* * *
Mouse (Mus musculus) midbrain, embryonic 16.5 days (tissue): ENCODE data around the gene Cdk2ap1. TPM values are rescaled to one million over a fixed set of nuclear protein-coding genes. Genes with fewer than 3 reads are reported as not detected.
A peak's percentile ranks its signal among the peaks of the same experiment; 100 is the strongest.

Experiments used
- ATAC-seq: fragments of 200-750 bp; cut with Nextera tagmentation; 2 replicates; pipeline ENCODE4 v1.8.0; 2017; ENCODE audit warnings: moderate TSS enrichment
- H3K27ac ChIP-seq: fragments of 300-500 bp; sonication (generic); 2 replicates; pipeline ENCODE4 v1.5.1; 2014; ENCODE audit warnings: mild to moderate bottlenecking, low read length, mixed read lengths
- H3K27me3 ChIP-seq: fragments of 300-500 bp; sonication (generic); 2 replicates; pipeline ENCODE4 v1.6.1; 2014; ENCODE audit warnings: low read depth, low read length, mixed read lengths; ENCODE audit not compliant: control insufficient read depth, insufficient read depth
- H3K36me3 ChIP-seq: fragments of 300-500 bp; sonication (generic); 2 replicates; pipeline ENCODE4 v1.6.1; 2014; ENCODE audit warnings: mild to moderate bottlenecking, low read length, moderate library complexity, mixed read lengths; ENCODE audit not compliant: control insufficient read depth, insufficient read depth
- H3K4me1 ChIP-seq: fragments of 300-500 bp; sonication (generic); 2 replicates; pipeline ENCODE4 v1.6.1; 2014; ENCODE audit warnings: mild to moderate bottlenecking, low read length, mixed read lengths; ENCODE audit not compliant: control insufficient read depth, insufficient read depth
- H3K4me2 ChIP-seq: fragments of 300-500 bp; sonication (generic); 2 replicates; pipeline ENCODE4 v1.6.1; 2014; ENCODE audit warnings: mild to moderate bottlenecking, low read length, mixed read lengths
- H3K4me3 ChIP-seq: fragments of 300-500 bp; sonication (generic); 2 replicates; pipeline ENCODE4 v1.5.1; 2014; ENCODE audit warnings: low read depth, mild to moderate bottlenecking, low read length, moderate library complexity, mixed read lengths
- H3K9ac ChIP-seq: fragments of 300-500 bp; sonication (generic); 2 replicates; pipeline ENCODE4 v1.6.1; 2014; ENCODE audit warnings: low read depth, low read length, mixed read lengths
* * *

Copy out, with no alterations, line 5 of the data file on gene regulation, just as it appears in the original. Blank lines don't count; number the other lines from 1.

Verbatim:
- H3K27ac ChIP-seq: fragments of 300-500 bp; sonication (generic); 2 replicates; pipeline ENCODE4 v1.5.1; 2014; ENCODE audit warnings: mild to moderate bottlenecking, low read length, mixed read lengths